Make worry work for you

Glamour (South Africa) - - Self -

“Not all worry is equal,” says psy­chother­a­pist Philippa Perry, au­thor of How To Stay Sane (Pi­cador; R264). “There are the worries that give us a kick up the butt and lead to plan­ning, ac­tion and ac­cep­tance of the things we can’t con­trol. And then there are the un­help­ful whirling sen­tences in our heads that start with the ‘what ifs’. But if we think of all worries as stim­uli for learn­ing and growth, we are more likely to em­brace new chal­lenges.”

Next time you find your­self tens­ing up, stress­ing out or feel­ing down, see it as an alarm bell; a cat­a­lyst for change. Take a step back, a deep breath and ask your­self what’s re­ally wrong. Then break the prob­lem down into tiny man­age­able pieces so that you can work out your worries, rather than let­ting them wear you down.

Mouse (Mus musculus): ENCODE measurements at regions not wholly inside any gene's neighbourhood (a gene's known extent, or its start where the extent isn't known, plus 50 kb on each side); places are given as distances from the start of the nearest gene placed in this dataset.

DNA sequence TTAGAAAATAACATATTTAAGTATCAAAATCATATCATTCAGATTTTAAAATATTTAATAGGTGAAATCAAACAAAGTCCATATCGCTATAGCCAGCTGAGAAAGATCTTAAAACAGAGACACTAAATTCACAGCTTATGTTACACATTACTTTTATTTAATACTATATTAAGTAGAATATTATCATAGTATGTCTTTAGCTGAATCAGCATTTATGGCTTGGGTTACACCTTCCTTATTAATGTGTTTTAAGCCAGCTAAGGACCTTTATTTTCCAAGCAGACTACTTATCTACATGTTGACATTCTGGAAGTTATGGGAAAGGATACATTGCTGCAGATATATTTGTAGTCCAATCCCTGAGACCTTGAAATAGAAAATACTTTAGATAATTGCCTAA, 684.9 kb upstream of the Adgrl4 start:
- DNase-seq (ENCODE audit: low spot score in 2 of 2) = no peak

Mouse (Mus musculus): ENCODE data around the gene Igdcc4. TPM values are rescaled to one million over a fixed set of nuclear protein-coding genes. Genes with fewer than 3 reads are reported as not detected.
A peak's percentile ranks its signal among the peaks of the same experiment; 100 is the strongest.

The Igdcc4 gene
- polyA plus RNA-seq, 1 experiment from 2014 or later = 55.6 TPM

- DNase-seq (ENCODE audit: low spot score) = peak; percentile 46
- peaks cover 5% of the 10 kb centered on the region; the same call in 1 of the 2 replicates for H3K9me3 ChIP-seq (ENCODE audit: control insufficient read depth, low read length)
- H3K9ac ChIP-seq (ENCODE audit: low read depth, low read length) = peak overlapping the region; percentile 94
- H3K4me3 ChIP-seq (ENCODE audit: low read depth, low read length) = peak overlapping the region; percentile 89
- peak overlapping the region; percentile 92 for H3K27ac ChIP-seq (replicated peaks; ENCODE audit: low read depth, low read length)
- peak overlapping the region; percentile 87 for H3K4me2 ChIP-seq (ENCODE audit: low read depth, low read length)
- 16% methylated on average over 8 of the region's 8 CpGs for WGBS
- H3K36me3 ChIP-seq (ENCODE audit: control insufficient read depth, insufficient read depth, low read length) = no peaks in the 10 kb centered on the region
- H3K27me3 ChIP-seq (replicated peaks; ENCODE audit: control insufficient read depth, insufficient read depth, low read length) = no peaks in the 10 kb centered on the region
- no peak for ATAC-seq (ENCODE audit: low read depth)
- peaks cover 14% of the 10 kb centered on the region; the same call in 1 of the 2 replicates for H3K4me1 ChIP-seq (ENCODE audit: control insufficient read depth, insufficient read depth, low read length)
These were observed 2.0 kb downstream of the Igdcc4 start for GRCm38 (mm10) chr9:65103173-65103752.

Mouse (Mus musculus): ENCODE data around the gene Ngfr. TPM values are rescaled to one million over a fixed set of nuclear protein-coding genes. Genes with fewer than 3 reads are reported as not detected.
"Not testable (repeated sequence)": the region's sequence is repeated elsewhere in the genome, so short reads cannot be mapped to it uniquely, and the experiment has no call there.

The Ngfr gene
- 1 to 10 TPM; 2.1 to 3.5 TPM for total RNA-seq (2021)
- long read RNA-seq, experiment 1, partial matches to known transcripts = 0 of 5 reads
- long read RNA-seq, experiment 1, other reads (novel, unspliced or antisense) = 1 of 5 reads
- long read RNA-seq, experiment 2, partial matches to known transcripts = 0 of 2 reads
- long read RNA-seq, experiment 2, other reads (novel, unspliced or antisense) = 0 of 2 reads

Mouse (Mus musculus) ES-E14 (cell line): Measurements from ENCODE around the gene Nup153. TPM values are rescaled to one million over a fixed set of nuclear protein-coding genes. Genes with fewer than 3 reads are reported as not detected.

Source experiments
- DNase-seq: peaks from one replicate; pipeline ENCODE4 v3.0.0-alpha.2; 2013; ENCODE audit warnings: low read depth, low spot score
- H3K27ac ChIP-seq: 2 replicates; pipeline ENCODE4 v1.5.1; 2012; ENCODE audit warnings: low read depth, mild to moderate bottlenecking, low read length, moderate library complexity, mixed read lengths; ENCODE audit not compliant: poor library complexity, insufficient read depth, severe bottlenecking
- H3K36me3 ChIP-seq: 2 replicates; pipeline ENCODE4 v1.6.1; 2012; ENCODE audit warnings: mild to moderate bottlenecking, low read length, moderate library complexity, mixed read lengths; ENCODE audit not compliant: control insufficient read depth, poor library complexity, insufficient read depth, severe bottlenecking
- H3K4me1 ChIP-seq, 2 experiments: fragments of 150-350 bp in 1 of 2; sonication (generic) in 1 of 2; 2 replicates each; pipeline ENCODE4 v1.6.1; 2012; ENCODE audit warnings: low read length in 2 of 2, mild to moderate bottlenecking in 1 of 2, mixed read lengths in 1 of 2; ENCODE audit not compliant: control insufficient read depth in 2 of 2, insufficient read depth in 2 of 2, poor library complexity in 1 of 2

And try a mind­ful­ness med­i­ta­tion process, like this one from helpguide.org: Ac­knowl­edge your anx­ious thoughts Don’t try to ig­nore them. Sim­ply ob­serve them as an out­sider, with­out re­act­ing or judg­ing. Let your worries go When you don’t try to con­trol them, they pass. It’s only when you en­gage that you get stuck. Fo­cus on the pre­sent Con­cen­trate on the way your body feels, the rhythm of your breath­ing, your ever-chang­ing emo­tions and the thoughts that drift across your mind. If you get fix­ated on a par­tic­u­lar thought, bring your at­ten­tion back to the pre­sent mo­ment. At first, you’ll find that your mind keeps wan­der­ing back to your worries, but don’t give up. Each time you get your fo­cus back to the pre­sent, you’re re­in­forc­ing a new men­tal habit.

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